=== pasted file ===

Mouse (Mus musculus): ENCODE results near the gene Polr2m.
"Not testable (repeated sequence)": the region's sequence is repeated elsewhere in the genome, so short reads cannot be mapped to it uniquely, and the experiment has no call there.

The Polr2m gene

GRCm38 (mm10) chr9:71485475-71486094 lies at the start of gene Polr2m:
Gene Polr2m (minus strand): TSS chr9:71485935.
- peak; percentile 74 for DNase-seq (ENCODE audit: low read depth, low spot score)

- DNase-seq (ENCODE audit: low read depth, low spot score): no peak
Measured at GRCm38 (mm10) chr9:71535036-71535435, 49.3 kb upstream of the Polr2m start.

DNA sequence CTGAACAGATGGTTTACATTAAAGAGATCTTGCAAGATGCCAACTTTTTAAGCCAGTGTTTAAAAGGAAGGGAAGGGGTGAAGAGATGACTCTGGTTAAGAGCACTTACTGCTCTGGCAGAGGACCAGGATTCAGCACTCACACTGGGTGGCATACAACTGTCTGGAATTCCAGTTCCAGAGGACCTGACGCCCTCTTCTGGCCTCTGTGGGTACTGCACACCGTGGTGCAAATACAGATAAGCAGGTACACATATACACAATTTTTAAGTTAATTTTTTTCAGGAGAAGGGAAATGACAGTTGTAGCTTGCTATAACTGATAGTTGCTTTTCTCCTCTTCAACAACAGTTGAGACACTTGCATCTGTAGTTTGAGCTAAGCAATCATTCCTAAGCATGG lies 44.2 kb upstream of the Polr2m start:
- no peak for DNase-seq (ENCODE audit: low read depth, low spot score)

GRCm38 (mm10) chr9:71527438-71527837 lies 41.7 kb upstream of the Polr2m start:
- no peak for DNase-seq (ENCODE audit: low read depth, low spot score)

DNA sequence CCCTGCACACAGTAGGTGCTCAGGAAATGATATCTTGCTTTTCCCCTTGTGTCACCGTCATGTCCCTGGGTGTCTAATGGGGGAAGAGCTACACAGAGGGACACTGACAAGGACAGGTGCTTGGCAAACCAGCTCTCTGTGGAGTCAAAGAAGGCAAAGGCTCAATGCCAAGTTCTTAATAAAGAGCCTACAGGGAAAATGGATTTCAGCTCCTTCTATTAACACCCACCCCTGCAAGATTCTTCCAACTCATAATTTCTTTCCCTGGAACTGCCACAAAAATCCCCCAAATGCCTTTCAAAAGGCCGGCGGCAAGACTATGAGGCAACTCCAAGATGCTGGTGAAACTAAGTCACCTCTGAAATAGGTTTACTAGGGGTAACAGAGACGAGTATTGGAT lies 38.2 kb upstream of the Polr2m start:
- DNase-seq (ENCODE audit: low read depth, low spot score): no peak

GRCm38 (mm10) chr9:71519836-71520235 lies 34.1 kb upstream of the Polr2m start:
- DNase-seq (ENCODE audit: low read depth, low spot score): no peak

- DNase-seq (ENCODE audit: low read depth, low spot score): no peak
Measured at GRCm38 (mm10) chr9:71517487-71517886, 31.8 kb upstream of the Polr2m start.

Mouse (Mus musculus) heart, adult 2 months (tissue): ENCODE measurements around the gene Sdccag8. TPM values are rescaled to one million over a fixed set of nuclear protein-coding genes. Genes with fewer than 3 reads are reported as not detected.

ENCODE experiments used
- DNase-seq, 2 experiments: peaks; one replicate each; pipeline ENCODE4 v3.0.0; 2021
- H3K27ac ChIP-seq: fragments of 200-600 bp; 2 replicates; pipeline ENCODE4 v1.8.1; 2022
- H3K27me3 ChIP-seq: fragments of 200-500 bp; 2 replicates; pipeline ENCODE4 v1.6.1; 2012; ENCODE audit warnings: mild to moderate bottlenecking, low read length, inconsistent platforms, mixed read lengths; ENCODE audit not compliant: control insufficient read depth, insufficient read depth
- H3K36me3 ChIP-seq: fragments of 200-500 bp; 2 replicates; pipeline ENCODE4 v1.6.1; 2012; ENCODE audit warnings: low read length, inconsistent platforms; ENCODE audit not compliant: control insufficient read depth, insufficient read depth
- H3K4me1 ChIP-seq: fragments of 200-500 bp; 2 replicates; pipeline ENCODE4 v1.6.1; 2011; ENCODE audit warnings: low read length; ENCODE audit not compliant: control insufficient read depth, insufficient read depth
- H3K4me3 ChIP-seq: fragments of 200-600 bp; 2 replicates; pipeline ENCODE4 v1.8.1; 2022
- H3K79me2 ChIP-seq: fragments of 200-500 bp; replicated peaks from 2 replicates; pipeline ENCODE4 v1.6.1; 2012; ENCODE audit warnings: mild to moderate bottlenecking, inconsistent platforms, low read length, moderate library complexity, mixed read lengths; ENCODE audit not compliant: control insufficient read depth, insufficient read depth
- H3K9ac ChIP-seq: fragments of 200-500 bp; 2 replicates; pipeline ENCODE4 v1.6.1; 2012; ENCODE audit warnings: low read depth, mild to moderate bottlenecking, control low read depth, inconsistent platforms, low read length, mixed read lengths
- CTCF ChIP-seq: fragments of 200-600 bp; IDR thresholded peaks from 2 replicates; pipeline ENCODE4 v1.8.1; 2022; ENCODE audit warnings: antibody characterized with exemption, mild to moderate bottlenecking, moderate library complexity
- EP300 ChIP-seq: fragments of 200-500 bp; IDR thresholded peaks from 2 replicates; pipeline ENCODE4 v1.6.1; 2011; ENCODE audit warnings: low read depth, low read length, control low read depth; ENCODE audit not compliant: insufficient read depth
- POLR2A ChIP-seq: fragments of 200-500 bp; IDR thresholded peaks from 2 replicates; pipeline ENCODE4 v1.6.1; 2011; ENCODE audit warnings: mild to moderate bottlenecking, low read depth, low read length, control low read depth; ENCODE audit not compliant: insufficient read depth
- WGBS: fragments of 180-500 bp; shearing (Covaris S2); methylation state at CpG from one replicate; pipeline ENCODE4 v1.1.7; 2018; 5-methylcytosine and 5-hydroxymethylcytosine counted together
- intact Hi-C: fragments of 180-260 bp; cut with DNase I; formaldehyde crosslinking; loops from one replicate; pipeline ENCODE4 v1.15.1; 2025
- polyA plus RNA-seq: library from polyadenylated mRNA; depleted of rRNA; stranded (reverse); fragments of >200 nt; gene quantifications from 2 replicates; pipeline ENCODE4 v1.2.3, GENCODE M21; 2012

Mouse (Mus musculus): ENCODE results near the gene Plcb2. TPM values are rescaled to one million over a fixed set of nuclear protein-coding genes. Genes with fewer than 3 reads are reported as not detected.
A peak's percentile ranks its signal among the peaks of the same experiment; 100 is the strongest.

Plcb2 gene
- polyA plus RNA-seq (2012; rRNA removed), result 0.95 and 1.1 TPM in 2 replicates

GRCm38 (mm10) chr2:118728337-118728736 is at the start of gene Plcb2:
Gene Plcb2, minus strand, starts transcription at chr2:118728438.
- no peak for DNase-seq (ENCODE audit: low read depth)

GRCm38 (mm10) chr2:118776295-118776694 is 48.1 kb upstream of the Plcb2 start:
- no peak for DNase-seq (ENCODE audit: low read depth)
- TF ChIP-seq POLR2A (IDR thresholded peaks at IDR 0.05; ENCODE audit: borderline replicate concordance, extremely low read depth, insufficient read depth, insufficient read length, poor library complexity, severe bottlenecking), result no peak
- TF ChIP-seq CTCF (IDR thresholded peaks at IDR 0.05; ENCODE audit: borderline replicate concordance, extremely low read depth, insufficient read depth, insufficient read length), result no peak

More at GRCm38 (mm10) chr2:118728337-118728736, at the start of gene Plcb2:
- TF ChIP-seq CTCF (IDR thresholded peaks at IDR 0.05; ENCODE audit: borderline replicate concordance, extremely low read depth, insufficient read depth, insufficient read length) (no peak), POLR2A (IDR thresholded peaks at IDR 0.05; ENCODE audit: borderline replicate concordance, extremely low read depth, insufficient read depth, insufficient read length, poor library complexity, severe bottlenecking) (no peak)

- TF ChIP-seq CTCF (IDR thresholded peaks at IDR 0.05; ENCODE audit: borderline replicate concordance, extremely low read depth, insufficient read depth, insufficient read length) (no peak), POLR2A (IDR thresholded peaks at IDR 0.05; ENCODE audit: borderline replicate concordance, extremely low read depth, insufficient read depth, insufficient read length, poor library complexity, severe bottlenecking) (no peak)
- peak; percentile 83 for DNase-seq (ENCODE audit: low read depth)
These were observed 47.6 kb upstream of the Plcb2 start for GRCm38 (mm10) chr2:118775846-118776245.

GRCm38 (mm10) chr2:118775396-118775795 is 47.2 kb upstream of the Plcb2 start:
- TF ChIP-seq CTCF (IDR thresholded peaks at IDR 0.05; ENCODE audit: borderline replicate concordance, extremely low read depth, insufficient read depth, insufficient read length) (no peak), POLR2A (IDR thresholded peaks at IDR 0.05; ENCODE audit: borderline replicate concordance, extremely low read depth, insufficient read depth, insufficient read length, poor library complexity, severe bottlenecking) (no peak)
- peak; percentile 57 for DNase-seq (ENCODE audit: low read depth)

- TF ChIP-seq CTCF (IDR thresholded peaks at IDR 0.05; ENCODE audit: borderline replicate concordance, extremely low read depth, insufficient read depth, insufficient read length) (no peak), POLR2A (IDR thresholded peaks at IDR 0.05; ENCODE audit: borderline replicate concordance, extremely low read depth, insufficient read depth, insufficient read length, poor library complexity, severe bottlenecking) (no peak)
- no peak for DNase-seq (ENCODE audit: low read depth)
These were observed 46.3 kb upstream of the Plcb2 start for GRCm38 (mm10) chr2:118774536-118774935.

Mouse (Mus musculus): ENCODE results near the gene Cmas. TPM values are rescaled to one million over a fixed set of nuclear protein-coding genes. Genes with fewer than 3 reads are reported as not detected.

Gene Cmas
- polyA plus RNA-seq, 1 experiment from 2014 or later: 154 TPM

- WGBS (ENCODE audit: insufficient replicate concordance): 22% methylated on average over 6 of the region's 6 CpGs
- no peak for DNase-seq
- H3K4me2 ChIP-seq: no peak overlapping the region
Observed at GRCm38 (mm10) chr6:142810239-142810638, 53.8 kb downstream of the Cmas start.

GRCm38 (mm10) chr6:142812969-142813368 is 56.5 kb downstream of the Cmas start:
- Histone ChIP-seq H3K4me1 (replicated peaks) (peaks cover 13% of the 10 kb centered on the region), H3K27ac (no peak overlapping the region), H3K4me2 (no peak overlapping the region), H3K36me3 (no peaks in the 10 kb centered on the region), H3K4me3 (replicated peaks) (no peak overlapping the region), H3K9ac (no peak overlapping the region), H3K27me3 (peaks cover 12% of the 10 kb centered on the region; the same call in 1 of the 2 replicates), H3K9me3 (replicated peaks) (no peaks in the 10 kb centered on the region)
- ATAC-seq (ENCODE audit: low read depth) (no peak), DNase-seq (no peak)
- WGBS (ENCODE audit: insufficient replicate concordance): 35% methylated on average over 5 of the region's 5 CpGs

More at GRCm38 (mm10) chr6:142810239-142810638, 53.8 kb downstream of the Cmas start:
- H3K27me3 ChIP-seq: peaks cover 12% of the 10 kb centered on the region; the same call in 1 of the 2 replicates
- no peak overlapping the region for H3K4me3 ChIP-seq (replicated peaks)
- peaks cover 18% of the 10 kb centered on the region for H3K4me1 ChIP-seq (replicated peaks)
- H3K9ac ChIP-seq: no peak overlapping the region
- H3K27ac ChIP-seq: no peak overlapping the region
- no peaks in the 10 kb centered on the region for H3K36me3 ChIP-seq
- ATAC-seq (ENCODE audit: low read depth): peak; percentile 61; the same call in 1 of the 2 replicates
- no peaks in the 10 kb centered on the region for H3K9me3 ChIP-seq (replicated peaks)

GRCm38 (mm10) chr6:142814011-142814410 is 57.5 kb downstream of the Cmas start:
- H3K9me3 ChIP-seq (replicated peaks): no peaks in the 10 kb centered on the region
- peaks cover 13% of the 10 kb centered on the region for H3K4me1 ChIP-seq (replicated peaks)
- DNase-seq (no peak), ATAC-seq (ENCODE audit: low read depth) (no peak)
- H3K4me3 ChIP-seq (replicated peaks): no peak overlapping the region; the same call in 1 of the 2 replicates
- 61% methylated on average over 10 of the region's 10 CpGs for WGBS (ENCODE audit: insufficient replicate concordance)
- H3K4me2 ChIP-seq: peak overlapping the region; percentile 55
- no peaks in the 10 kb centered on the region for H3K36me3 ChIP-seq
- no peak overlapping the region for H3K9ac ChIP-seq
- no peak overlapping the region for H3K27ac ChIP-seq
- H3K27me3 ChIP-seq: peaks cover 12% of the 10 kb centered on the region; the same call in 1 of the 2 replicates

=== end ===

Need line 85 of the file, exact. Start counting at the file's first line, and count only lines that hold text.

- no peak overlapping the region for H3K9ac ChIP-seq